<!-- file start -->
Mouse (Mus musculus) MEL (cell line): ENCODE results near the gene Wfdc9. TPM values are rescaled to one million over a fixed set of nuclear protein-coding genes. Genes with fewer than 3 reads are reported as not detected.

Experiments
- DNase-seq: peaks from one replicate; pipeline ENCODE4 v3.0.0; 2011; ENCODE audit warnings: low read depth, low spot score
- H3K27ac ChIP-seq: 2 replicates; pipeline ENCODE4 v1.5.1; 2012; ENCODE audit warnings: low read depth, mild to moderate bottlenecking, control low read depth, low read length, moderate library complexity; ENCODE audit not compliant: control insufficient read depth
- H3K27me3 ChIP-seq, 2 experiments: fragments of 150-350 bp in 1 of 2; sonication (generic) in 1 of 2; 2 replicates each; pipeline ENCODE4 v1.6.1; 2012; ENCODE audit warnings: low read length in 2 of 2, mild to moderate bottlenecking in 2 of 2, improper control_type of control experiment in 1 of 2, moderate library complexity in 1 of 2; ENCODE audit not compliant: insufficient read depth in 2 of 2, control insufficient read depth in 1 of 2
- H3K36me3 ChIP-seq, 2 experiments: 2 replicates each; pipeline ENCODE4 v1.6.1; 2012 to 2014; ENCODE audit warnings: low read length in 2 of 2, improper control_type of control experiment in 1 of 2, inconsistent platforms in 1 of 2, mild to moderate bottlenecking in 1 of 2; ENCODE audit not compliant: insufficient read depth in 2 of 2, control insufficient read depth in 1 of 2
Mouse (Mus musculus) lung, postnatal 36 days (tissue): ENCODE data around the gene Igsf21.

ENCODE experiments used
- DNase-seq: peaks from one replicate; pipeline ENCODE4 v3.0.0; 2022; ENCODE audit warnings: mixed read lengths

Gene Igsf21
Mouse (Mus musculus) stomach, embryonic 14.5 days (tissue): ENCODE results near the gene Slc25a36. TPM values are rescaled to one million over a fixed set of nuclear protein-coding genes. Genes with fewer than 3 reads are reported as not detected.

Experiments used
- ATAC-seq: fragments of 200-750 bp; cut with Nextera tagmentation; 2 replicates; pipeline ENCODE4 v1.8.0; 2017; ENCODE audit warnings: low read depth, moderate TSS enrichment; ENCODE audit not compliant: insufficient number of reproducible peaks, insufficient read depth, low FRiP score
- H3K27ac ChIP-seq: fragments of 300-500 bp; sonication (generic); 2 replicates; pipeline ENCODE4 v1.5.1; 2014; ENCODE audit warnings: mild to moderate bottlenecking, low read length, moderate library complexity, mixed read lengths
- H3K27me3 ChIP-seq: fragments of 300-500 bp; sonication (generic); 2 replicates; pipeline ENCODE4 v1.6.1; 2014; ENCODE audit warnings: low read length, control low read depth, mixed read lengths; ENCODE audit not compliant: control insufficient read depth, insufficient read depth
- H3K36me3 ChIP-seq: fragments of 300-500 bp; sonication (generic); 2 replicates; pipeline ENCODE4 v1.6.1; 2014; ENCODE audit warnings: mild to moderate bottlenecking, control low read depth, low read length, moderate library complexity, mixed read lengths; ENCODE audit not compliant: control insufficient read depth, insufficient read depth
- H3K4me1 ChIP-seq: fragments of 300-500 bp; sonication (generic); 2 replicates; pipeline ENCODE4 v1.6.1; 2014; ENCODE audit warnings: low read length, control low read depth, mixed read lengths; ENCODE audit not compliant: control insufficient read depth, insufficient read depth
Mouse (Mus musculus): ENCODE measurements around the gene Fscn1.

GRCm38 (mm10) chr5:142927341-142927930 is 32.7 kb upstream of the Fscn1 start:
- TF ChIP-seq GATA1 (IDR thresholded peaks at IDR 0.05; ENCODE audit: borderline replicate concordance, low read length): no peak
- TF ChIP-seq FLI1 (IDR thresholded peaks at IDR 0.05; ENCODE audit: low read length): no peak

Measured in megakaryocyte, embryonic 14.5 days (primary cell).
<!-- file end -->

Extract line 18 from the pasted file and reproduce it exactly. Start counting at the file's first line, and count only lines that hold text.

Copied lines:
Mouse (Mus musculus): ENCODE measurements around the gene Fscn1.